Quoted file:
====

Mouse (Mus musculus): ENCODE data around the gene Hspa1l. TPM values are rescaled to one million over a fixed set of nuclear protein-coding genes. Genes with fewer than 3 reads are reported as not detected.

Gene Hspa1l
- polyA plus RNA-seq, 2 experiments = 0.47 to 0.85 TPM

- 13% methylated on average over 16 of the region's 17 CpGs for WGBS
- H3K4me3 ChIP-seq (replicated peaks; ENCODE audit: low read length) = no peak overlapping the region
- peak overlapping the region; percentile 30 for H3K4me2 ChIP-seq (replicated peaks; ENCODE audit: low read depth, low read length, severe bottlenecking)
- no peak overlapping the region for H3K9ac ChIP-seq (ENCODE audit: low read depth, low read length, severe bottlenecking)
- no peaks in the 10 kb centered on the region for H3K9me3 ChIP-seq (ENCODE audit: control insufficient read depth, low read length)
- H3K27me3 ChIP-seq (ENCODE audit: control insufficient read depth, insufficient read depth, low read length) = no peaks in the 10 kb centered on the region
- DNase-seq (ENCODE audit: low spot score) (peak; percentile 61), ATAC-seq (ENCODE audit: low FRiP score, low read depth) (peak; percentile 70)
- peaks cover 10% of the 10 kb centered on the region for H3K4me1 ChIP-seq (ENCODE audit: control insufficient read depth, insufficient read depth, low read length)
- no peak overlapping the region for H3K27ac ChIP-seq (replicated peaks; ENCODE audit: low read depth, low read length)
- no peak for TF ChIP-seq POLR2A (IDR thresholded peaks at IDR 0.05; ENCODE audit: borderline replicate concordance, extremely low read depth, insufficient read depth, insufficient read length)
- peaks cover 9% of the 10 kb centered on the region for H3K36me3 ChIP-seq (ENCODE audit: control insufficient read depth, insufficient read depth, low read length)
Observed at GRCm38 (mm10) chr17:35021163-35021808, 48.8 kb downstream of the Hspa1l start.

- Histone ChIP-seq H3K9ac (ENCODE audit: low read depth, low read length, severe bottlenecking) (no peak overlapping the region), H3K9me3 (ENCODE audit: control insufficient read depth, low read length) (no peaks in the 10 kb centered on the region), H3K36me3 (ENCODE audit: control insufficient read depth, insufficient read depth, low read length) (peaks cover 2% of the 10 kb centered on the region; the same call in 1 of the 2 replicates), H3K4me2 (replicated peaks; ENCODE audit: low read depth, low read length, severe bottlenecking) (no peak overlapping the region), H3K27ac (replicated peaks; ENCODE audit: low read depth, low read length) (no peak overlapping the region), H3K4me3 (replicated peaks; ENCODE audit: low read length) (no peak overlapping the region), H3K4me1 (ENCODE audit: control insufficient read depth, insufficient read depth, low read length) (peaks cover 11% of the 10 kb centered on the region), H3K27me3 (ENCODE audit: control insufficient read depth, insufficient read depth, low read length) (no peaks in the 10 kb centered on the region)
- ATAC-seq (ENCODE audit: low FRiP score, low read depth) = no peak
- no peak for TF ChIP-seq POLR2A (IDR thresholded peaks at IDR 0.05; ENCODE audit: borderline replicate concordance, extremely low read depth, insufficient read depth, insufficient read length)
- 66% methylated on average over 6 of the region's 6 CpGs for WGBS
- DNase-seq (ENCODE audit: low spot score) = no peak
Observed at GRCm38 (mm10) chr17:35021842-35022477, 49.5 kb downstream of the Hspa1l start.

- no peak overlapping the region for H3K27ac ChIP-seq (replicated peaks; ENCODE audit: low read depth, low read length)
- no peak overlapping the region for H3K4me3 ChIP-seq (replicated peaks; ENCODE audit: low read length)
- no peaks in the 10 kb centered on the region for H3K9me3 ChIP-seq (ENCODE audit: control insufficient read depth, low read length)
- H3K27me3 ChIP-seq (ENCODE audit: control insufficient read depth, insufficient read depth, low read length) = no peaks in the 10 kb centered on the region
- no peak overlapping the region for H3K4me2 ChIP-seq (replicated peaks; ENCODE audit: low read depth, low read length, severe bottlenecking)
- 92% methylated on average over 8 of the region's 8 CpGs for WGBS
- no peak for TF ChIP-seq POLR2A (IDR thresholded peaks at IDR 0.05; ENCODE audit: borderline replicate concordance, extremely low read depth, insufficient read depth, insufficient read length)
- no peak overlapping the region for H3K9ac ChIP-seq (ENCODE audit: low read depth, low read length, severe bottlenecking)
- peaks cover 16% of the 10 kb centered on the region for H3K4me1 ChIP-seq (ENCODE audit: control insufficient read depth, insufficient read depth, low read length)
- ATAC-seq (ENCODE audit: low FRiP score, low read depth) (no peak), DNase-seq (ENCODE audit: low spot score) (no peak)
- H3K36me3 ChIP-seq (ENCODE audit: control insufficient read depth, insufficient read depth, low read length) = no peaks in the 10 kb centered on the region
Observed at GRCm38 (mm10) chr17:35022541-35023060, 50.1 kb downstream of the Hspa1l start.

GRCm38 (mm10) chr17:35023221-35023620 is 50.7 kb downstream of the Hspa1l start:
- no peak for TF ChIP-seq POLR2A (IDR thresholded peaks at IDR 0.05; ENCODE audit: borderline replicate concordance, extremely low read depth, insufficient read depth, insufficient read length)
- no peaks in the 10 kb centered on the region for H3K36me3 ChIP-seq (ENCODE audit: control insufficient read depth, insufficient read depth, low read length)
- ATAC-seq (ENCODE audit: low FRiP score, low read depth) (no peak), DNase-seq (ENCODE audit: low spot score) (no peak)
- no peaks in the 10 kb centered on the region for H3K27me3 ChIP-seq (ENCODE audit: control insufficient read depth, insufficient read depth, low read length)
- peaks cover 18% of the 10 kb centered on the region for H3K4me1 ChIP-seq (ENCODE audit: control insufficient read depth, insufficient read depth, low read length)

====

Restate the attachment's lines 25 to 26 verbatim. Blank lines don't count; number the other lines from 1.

- H3K27me3 ChIP-seq (ENCODE audit: control insufficient read depth, insufficient read depth, low read length) = no peaks in the 10 kb centered on the region
- no peak overlapping the region for H3K4me2 ChIP-seq (replicated peaks; ENCODE audit: low read depth, low read length, severe bottlenecking)